5 tech trends for businesses to watch in 2019

Five trends stand out for 2019 in the way business and technology are connected, says Atish Gude, chief strategy officer (CSO) for US-based NetApp.  

"Artificial intelligence (AI) is at the heart of trends in development, data management and delivery of applications and services at the edge, core and cloud," says Gude.

Also essential will be the increasing intelligence of Internet of Things (IoT) devices at the edge.

"Navigating the tempests of transformation are developers, whose requirements drive the creation of new paradigms and technologies that they must then master in pursuit of long-term competitive advantage," says Gude.

AI will get its early start mostly in the clouds
Still at an early stage of development, AI technologies will process massive amounts of data, the majority of which will happen in public clouds.

A rapidly growing body of AI software and service tools – mostly in the cloud – will make AI development easier and easier. This will enable AI applications to deliver high performance and scalability, both on and off premises, and support multiple data access protocols and varied new data formats.

IoT: Don't phone home. Figure it out
Edge devices will get smarter and more capable of making processing and application decisions in real time.

IoT devices and applications – with built-in services such as data analysis and data reduction – will get better, faster and smarter about deciding what data requires immediate action, what data gets sent home to the core or to the cloud, and even what data can be discarded.

Automagically, please
The demand for highly simplified IT services will drive continued abstraction of IT resources and the commoditisation of data services.

Decision makers will rely more and more on extremely robust yet "invisible" data services that deliver data when and where it's needed, wherever it lives.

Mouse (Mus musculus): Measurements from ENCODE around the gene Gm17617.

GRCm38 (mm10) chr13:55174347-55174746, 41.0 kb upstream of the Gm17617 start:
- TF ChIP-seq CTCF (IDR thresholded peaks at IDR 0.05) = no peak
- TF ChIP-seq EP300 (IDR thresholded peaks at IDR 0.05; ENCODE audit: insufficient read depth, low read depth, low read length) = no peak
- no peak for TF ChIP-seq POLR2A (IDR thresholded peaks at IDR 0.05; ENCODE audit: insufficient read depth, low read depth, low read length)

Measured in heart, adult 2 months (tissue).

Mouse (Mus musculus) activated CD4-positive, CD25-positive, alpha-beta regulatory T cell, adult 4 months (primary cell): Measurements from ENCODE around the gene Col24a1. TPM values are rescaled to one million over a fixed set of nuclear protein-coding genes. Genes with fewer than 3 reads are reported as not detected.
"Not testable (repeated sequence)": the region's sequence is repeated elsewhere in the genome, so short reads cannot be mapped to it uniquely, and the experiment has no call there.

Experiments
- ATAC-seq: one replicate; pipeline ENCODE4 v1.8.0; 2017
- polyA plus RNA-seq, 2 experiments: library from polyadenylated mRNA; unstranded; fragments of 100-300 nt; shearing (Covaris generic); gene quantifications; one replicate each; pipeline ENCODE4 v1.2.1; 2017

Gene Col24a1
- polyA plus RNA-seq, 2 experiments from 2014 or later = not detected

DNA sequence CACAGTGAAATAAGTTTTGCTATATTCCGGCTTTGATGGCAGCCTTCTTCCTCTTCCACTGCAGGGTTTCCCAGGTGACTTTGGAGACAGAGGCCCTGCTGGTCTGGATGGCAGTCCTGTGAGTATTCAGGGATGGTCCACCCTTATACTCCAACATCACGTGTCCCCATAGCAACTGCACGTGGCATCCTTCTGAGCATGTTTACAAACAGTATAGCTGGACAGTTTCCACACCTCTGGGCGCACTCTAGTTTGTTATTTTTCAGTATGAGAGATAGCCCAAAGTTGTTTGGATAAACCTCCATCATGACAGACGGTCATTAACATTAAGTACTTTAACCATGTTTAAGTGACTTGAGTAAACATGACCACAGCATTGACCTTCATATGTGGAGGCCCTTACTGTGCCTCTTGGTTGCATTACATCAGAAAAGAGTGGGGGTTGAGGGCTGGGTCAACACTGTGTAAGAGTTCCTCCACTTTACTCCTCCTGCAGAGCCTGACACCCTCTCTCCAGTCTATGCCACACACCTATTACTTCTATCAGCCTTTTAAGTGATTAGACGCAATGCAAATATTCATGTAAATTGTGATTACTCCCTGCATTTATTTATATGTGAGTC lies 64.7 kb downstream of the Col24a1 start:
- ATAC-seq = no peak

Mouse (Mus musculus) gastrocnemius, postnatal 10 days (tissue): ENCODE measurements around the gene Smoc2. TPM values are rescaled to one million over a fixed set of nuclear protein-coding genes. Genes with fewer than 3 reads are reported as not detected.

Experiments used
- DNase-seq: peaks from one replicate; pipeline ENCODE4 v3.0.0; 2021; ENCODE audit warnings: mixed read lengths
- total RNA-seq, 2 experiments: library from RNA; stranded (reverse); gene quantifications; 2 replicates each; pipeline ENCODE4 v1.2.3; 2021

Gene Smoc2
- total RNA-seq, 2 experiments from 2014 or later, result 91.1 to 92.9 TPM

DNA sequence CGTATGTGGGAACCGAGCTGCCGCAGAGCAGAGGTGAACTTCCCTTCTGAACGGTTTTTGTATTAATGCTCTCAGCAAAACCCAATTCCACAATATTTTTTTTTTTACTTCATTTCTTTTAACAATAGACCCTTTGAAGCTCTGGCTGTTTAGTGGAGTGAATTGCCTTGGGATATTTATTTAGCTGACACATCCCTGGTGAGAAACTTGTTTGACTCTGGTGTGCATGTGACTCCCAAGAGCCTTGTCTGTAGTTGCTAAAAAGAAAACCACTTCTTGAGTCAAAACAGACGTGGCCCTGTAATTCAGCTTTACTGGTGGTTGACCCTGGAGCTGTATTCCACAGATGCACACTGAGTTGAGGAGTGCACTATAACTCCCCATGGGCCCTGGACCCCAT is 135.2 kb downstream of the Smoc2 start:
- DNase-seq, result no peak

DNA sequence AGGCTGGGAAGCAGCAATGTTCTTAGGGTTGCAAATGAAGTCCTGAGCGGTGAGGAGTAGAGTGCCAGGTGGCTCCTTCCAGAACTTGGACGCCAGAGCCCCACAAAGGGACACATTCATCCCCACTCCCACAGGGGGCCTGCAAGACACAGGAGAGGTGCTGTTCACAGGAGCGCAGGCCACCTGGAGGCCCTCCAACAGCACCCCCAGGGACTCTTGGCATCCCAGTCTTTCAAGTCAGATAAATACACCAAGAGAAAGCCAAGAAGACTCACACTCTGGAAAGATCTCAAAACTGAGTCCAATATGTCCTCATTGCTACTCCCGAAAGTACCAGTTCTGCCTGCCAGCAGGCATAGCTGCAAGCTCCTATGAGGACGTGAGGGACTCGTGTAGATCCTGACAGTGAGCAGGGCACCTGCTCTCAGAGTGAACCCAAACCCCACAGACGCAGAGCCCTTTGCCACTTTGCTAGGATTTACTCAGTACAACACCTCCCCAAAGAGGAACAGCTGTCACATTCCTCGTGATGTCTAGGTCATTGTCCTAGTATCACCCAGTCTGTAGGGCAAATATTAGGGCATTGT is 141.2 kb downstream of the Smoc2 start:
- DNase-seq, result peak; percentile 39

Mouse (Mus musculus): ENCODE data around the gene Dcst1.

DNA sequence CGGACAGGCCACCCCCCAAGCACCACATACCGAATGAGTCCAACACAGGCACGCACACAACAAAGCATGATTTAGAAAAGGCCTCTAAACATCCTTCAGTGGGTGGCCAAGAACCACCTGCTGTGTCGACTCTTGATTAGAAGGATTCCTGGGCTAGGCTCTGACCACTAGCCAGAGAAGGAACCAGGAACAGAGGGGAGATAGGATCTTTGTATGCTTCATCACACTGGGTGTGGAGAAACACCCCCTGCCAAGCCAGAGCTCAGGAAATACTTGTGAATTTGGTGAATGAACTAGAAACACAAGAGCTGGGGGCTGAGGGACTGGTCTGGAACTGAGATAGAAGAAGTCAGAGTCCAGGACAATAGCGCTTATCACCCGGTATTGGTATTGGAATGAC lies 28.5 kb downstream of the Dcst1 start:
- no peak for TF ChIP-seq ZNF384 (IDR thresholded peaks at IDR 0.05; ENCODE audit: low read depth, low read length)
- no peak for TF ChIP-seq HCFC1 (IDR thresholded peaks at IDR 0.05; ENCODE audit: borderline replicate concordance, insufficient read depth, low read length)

Building for multi-cloud will be a choice
Hybrid, multi-cloud will be the default IT architecture for most larger organisations, while others will choose the simplicity and consistency of a single cloud provider.
Containers will make workloads extremely portable. But data itself can be far less portable than compute and application resources and that affects the portability of runtime environments.

Smaller organisations will either develop in-house capabilities as an alternative to cloud service providers, or they'll choose the simplicity, optimisation and hands-off management that come from buying into a single cloud provider.

On the other hand, larger organisations will demand the flexibility, neutrality and cost-effectiveness of being able to move applications between clouds.

The container promise: really cool new stuff
Container-based cloud orchestration will enable true hybrid cloud application development.

Containers promise, among other things, freedom from vendor lock-in.

New container-based cloud orchestration technologies will enable hybrid cloud application development, which means new applications will be developed for both public and on-premises use cases. No more porting applications back and forth.

This will make it easier and easier to move workloads to where data is being generated, rather than what has traditionally been the other way around.

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